What was it with rebels and mud? “Ira, Safeguard!”

At his command, the scyther raised its claws in front of its body and glowed a heavenly white, and the ball of mud released by the quagsire’s mouth fell to the ground upon touching this aura.

Something hit Watson’s foot: it was Amicus! He was engaged in two battles at once, and was far too inexperienced to win them both. The poor houndoom lay pathetically at his feet, breathing heavily; bruises seemed to be developing on Amicus’s front legs and forehead.

In this moment of distraction, Ira fell back into Watson: he’d been paying too much attention to his injured pokémon and not enough to his healthy one. Watson now lay painfully on the marble floor, struggling to get up, with all the weight of Ira on him.

He painfully whispered a single word to both of his pokémon.

“Sorry.”

And at this word, Watson felt the powerful foot of a rebel hostilely meet his face. His senses drifted away, and before oblivion cradled him, Watson knew nothing. Nothing but one feeling, that crept through his body and grappled it with all its might.

Pain.
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  #61    
Old June 4th, 2008 (07:28 AM).
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This is quite an amazing story. Definately one of the better fan fictions that are up.

There's not much to say on grammar. From what knowledge I do have, you've got it down pretty well.

I...well, what can I say? Truly amazing work. I love for the feeling of pain is described at the end of the chapter. I'm truly speechless. Keep it up-- it's epic. It's paranoia and epidemic spreading through Hoenn.

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  #62    
Old June 4th, 2008 (01:27 PM).
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There wasn't really anything wrong with chapter 5. Although, I thought the "be mean" theme of being a gaurd was a bit much. What I mean is that cutting the kid's thigh was a bit drastic.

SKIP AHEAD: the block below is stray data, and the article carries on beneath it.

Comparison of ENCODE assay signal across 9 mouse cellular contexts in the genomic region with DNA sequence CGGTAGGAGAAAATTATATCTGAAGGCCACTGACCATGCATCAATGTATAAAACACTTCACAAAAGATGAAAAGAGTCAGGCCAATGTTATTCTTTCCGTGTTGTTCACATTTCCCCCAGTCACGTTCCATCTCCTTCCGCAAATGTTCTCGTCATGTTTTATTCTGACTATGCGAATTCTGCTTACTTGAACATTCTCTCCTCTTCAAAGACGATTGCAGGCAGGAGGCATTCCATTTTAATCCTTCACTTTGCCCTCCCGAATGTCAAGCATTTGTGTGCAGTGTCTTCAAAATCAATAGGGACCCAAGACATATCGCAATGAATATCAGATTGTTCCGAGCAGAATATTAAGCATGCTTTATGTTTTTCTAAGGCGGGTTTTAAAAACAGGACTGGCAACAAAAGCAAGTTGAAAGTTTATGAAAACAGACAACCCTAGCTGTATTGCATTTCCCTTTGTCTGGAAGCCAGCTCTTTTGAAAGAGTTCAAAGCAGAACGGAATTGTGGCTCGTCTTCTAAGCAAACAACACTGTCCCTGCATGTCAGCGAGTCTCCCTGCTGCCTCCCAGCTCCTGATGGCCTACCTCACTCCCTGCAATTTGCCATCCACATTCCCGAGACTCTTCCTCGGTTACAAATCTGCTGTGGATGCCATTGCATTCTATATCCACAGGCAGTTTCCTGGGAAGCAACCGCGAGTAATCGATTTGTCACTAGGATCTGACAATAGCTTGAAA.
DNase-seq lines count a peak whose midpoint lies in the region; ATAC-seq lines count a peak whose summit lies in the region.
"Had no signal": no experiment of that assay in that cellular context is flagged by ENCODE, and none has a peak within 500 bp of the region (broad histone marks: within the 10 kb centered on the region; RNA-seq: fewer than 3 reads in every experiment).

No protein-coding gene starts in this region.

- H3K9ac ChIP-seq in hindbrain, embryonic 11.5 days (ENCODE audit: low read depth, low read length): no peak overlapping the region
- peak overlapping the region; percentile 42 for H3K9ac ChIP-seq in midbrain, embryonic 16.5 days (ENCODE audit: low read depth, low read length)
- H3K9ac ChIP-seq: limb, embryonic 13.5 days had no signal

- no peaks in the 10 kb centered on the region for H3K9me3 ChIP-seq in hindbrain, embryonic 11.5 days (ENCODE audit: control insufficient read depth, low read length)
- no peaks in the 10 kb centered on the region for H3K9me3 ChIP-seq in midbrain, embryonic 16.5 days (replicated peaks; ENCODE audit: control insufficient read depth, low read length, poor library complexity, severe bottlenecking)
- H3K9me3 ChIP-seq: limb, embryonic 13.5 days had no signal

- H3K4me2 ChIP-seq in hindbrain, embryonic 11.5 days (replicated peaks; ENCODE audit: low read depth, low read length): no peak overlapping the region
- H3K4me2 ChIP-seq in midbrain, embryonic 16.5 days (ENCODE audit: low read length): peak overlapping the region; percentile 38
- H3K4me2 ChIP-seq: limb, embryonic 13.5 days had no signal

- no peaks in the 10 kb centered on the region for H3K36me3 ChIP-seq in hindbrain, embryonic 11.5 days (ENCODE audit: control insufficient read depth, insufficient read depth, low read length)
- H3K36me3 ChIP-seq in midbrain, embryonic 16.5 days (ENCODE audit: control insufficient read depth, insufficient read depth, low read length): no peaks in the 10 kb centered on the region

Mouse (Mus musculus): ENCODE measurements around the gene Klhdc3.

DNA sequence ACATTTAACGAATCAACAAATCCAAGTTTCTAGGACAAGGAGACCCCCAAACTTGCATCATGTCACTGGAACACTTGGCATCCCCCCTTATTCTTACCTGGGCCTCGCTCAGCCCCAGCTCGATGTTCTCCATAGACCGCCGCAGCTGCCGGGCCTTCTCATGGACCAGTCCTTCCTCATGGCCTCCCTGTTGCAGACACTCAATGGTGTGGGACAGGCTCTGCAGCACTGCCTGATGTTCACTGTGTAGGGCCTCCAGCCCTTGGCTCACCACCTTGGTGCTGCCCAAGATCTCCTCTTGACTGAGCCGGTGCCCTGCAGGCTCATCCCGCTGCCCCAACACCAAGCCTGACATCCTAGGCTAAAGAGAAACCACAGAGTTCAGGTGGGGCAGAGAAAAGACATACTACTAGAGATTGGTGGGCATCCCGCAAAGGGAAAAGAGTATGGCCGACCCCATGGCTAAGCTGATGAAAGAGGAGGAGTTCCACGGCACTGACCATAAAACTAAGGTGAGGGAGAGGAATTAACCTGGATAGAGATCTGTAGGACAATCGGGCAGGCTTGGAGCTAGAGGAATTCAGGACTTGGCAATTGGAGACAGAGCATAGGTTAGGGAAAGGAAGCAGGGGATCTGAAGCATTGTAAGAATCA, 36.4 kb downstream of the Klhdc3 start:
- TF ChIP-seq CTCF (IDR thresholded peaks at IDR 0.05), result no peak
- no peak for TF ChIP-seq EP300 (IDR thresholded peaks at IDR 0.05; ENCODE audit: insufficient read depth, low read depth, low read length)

There was nothing really wrong with the chapter as a whole(as I, said before) but the entire fan fic needs one thing that I think would make the writing better in general. You don't seem to describe the area in much detail. When you describe the windowless buildings, everything is fine - but when I'm reading the fic it starts to feel a bit shallow because there is not much text decribing the area is taking place in. When the reader is left to think up scenery by themselves, they realize quickly that they are reading, and not totally immersed in the story. The goal(I believe) is to have the reader feel as though they are in the story, totally immersed. You may want to consult other people for suggestions on this, but that's my opinion.

I still think it's great, though!! Please keep posting!
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Old June 4th, 2008 (08:42 PM).
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Quote originally posted by SilverSmeargleSplatter:
This is quite an amazing story. Definately one of the better fan fictions that are up.

There's not much to say on grammar. From what knowledge I do have, you've got it down pretty well.

I...well, what can I say? Truly amazing work. I love for the feeling of pain is described at the end of the chapter. I'm truly speechless. Keep it up-- it's epic. It's paranoia and epidemic spreading through Hoenn.

-Silver
Thank you very much. ^^ I appreciate the compliment.

Quote originally posted by Mewtwo42:
There wasn't really anything wrong with chapter 5. Although, I thought the "be mean" theme of being a gaurd was a bit much. What I mean is that cutting the kid's thigh was a bit drastic.
Exactly. If you'll recall from earlier chapters, Watson once had his thigh sliced open by a scyther as a small child, and now he was to project hid punishment as a child upon another. I did try to get across the effect that Watson thought it was for the child's own good to be toughened up, despite his mixed feelings about it - it was quite a complex moral dilemma I was trying to portray here.

Do you think I should have focused more on this?

Quote originally posted by Mewtwo42:
There was nothing really wrong with the chapter as a whole(as I, said before) but the entire fan fic needs one thing that I think would make the writing better in general. You don't seem to describe the area in much detail. When you describe the windowless buildings, everything is fine - but when I'm reading the fic it starts to feel a bit shallow because there is not much text decribing the area is taking place in. When the reader is left to think up scenery by themselves, they realize quickly that they are reading, and not totally immersed in the story. The goal(I believe) is to have the reader feel as though they are in the story, totally immersed. You may want to consult other people for suggestions on this, but that's my opinion.